Al Gore, in his new book The Assault on Reason, shows he is again half a step slow. According to a book description on Amazon.com, AR is "A visionary analysis of how the politics of fear, secrecy, cronyism, and blind faith has combined with the degration of the public sphere to create an environment dangerously hostile to reason." Gore is a step behind because Christopher Hitchens, Sam Harris, and other advocates of "reason" have been bashing religious belief and believers for a long time. Some visionary. Someone please tell me why the advocates of sweet "reason" usually seem to be the most unreasonable.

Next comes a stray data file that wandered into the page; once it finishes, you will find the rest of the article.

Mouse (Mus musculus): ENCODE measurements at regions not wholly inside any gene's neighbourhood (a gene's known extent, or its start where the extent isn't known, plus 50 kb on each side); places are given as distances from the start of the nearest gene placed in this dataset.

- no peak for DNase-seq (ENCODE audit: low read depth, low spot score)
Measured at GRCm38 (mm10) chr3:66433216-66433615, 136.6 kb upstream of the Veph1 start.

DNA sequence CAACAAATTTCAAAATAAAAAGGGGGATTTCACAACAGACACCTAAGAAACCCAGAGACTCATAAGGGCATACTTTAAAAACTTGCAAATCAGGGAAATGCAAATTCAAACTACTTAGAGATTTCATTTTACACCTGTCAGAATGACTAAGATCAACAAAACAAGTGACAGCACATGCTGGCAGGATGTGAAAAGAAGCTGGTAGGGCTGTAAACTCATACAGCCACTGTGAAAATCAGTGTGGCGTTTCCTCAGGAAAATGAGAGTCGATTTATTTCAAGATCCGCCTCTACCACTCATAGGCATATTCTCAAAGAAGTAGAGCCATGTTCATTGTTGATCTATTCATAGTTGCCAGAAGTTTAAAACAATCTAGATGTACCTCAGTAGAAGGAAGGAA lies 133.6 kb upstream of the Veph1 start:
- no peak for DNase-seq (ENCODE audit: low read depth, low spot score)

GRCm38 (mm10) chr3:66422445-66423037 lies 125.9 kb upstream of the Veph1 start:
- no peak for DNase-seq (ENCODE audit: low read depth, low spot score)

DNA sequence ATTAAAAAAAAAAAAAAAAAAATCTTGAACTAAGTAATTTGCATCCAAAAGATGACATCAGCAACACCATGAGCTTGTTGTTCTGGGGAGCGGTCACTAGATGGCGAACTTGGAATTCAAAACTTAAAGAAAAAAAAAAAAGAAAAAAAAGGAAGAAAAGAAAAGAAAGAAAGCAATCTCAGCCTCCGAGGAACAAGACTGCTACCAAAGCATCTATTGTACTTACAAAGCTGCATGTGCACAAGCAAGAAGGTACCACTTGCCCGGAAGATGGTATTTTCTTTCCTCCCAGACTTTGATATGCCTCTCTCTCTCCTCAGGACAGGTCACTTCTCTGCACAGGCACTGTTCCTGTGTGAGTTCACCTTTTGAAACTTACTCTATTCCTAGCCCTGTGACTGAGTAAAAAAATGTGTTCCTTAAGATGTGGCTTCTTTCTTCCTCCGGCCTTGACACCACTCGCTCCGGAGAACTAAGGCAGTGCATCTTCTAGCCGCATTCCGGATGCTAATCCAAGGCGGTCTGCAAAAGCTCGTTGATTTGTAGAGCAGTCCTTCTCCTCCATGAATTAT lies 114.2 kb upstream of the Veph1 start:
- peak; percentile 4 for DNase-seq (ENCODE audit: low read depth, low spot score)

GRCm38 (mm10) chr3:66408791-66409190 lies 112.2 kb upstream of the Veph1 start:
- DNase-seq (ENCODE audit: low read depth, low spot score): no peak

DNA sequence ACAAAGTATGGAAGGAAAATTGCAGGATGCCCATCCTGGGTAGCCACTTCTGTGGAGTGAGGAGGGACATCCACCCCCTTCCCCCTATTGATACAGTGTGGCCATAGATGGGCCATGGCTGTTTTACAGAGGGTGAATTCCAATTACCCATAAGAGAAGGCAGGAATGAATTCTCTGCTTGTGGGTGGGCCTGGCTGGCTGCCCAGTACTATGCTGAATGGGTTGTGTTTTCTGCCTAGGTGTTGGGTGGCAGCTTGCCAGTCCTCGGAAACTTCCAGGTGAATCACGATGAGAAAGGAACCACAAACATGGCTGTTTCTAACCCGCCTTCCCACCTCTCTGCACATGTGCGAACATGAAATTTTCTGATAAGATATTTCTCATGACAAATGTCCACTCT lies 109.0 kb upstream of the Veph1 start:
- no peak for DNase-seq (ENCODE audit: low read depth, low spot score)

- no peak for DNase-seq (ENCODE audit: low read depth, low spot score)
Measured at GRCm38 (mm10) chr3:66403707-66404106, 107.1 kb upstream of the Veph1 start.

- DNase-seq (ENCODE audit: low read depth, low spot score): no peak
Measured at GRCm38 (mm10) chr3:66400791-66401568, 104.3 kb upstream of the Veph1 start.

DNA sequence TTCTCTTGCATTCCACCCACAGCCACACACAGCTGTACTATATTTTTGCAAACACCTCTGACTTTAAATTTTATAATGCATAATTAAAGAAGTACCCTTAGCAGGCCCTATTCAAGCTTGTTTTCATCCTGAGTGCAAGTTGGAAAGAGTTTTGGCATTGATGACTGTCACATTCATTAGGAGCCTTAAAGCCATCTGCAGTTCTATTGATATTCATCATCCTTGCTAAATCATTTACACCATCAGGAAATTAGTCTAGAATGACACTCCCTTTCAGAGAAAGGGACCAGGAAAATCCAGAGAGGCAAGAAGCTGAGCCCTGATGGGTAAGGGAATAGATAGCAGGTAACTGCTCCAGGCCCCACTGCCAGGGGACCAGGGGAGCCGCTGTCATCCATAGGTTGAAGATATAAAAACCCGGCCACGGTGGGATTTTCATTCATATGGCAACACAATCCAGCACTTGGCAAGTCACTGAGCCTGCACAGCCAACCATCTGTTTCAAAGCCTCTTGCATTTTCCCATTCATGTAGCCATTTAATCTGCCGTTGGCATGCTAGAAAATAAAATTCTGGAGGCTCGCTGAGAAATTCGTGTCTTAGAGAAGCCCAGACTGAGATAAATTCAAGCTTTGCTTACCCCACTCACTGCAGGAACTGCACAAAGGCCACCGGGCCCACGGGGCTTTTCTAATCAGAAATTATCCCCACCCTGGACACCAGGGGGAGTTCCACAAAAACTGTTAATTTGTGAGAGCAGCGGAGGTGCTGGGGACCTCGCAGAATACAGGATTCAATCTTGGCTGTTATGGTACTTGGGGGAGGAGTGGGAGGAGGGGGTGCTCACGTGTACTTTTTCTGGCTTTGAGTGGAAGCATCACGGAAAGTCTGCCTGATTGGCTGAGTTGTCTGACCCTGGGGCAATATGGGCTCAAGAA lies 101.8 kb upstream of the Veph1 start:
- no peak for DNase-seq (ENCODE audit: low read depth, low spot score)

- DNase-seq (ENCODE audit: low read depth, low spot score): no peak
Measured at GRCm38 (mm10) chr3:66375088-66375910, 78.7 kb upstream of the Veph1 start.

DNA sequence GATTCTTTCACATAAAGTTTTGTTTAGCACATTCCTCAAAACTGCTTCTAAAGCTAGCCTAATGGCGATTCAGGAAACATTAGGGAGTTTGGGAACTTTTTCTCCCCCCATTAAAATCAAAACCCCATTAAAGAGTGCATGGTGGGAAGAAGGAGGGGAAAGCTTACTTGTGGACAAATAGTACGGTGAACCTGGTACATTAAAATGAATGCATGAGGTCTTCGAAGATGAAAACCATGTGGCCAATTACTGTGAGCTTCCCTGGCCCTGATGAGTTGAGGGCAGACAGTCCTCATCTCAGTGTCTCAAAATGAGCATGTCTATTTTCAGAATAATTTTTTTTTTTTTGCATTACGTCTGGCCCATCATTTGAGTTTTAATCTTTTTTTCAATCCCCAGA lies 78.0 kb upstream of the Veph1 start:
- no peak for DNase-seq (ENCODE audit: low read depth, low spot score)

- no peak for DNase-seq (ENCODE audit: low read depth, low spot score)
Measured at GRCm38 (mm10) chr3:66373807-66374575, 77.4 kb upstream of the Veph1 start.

Gore's complaint, assuming the rest of the book goes on in this vein, sounds suspiciously like some of the warnings pouring out of leftish opinion leaders following the 2004 presidential election, to wit:
1. Normally level-headed Times columnist Tom Friedman said he was "deeply troubled." "[W]hat troubled me yesterday was my feeling that this election was tipped because of an outpouring ...1